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New home building declines: ABS
Released 28 February 2011



New residential building work done fell by 1.7% in the December 2010 quarter, following the 5.2% decline in the September 2010 quarter, according to figures from the Australian Bureau of Statistics.   

While on a more positive note, work done on major alterations and additions is again growing, turning in a 2.5% increase for the December 2010 quarter to be up by 6.3% over 2010.

HIA Senior Economist Andrew Harvey said renovations continue to be popular as Australians increasingly look to improve their existing homes rather than face the mounting transaction costs, such as stamp duties, that they will incur if they trade-up to another property.

“Unfortunately Australia’s high property transactions costs do not help the problem of Australia’s undersupply of housing, nor the affordability problems faced by both prospective home owners and those in the market for rental property."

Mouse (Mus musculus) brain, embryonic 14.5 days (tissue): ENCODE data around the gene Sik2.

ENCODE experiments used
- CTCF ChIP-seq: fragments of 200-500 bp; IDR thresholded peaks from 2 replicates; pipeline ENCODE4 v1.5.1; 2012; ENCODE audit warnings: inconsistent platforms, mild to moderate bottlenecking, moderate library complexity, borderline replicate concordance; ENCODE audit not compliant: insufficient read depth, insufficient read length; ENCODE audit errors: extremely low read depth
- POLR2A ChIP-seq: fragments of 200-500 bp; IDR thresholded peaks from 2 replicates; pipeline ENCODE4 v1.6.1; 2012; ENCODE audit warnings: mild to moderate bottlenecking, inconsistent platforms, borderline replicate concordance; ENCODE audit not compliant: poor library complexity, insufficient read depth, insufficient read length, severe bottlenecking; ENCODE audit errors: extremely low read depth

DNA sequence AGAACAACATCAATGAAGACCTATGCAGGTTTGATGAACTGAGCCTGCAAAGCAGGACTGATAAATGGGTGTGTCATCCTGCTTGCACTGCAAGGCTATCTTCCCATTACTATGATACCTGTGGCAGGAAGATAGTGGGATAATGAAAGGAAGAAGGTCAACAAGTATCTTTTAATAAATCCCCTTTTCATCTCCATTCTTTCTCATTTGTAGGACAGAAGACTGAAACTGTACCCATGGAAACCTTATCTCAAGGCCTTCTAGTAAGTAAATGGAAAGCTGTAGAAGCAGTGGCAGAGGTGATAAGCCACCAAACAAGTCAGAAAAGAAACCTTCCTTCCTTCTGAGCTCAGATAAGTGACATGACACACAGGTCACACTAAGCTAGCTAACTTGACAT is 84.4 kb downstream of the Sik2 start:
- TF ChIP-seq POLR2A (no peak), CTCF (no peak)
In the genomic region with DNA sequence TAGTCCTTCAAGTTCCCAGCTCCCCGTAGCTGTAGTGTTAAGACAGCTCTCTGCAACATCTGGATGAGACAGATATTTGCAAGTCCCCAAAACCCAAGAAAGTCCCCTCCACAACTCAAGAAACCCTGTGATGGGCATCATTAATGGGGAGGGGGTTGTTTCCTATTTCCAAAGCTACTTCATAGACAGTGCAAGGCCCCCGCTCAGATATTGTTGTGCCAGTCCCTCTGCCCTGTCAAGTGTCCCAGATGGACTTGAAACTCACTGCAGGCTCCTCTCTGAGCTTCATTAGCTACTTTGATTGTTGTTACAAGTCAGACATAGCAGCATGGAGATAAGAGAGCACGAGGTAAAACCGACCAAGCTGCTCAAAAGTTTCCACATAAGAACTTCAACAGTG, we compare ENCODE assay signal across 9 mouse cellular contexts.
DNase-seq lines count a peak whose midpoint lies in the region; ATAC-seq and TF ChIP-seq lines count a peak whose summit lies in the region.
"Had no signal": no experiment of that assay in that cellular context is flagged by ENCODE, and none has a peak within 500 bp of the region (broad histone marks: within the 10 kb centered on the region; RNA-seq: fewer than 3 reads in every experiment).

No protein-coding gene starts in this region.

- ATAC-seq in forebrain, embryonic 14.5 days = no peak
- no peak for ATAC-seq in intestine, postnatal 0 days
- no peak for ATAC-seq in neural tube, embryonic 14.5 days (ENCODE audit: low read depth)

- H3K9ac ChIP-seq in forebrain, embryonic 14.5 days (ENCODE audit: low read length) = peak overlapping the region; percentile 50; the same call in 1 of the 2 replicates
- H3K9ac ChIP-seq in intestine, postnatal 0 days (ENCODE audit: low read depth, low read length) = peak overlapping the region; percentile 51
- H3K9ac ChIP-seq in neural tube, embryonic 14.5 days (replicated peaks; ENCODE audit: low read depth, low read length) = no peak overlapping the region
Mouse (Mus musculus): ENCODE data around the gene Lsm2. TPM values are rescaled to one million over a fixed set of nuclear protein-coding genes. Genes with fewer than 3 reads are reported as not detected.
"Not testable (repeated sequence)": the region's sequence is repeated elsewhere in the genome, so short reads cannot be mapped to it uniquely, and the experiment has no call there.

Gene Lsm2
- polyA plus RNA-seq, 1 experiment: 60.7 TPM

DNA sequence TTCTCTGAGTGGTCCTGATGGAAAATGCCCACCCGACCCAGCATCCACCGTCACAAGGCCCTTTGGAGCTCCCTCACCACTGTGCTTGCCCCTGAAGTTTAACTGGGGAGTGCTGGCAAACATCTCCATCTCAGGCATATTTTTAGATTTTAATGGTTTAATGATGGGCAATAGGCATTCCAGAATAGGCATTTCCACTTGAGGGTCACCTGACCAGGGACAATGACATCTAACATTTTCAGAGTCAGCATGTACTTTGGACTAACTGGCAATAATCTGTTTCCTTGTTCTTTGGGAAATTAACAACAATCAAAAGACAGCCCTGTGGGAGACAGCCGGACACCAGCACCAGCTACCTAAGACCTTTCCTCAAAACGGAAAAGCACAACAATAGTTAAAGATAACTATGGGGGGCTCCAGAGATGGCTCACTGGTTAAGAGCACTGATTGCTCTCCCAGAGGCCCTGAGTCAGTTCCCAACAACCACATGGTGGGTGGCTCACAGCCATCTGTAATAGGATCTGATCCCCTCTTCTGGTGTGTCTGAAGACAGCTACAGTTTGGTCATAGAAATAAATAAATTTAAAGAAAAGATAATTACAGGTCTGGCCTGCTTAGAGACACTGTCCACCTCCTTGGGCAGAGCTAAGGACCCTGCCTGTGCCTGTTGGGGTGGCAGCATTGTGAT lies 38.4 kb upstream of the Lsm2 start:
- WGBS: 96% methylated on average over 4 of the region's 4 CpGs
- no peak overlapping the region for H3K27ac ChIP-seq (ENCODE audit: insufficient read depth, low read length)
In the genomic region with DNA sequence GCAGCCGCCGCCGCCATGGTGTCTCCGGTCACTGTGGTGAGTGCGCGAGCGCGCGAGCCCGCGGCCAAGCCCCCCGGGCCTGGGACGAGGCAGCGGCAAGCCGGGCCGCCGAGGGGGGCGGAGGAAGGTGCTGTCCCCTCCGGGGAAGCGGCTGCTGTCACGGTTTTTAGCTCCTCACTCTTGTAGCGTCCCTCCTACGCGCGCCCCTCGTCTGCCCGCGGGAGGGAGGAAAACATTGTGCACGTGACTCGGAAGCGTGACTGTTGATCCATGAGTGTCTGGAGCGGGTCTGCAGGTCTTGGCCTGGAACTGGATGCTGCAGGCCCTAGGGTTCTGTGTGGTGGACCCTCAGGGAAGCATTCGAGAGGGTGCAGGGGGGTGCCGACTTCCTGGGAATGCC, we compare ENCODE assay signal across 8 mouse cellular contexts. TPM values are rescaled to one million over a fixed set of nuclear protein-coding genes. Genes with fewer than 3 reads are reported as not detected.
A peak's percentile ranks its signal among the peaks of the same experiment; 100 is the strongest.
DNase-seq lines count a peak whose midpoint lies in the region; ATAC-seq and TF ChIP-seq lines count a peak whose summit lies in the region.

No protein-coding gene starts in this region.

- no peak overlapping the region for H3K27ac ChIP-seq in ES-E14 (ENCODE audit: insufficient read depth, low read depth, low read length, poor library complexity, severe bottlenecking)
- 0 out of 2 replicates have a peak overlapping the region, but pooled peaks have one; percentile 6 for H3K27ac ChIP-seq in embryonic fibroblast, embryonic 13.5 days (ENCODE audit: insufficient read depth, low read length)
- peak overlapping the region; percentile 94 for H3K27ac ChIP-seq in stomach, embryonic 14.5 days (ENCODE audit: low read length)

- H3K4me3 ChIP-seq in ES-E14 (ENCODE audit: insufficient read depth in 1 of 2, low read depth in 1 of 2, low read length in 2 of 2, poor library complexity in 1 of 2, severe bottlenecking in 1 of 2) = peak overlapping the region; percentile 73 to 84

Harvey said the state governments need turn their attention to removing stamp duties on new homes so as to better encourage annual levels of new home building that will help ease the pressure on prospective home owners, particularly young Australians who are really struggling to enter the housing market.

In the December 2010 quarter, seasonally adjusted new residential work done fell by 3.5% in NSW, 6.7% in Queensland, 5.1% in Tasmania and 10.3% in the ACT.

New residential work done rose by 3.3% in Victoria, 0.9% in South Australia and 0.2% in Western Australia.